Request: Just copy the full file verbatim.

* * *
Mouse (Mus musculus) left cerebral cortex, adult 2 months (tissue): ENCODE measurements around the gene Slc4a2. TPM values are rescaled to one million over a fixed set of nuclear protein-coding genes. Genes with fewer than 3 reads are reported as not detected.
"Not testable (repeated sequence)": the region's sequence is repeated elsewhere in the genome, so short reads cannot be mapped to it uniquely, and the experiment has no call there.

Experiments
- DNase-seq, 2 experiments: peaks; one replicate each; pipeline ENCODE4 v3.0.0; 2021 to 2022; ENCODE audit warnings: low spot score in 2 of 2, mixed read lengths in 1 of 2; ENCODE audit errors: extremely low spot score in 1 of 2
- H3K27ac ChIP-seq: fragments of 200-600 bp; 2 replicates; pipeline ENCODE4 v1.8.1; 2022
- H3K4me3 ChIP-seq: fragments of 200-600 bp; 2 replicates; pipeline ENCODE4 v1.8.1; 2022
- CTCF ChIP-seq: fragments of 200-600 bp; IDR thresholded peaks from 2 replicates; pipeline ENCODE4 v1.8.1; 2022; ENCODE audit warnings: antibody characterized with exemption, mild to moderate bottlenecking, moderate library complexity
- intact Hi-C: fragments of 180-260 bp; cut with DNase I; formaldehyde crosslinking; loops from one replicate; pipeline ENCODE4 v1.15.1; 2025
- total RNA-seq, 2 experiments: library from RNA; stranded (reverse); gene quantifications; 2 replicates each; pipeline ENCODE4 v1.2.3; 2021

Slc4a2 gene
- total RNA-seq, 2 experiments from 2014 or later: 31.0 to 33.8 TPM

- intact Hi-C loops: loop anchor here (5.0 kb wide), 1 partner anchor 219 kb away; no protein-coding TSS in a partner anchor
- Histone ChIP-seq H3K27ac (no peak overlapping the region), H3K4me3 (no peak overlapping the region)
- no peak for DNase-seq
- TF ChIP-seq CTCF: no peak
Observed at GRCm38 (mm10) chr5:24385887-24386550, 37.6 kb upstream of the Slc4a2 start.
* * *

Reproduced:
Mouse (Mus musculus) left cerebral cortex, adult 2 months (tissue): ENCODE measurements around the gene Slc4a2. TPM values are rescaled to one million over a fixed set of nuclear protein-coding genes. Genes with fewer than 3 reads are reported as not detected.
"Not testable (repeated sequence)": the region's sequence is repeated elsewhere in the genome, so short reads cannot be mapped to it uniquely, and the experiment has no call there.

Experiments
- DNase-seq, 2 experiments: peaks; one replicate each; pipeline ENCODE4 v3.0.0; 2021 to 2022; ENCODE audit warnings: low spot score in 2 of 2, mixed read lengths in 1 of 2; ENCODE audit errors: extremely low spot score in 1 of 2
- H3K27ac ChIP-seq: fragments of 200-600 bp; 2 replicates; pipeline ENCODE4 v1.8.1; 2022
- H3K4me3 ChIP-seq: fragments of 200-600 bp; 2 replicates; pipeline ENCODE4 v1.8.1; 2022
- CTCF ChIP-seq: fragments of 200-600 bp; IDR thresholded peaks from 2 replicates; pipeline ENCODE4 v1.8.1; 2022; ENCODE audit warnings: antibody characterized with exemption, mild to moderate bottlenecking, moderate library complexity
- intact Hi-C: fragments of 180-260 bp; cut with DNase I; formaldehyde crosslinking; loops from one replicate; pipeline ENCODE4 v1.15.1; 2025
- total RNA-seq, 2 experiments: library from RNA; stranded (reverse); gene quantifications; 2 replicates each; pipeline ENCODE4 v1.2.3; 2021

Slc4a2 gene
- total RNA-seq, 2 experiments from 2014 or later: 31.0 to 33.8 TPM

- intact Hi-C loops: loop anchor here (5.0 kb wide), 1 partner anchor 219 kb away; no protein-coding TSS in a partner anchor
- Histone ChIP-seq H3K27ac (no peak overlapping the region), H3K4me3 (no peak overlapping the region)
- no peak for DNase-seq
- TF ChIP-seq CTCF: no peak
Observed at GRCm38 (mm10) chr5:24385887-24386550, 37.6 kb upstream of the Slc4a2 start.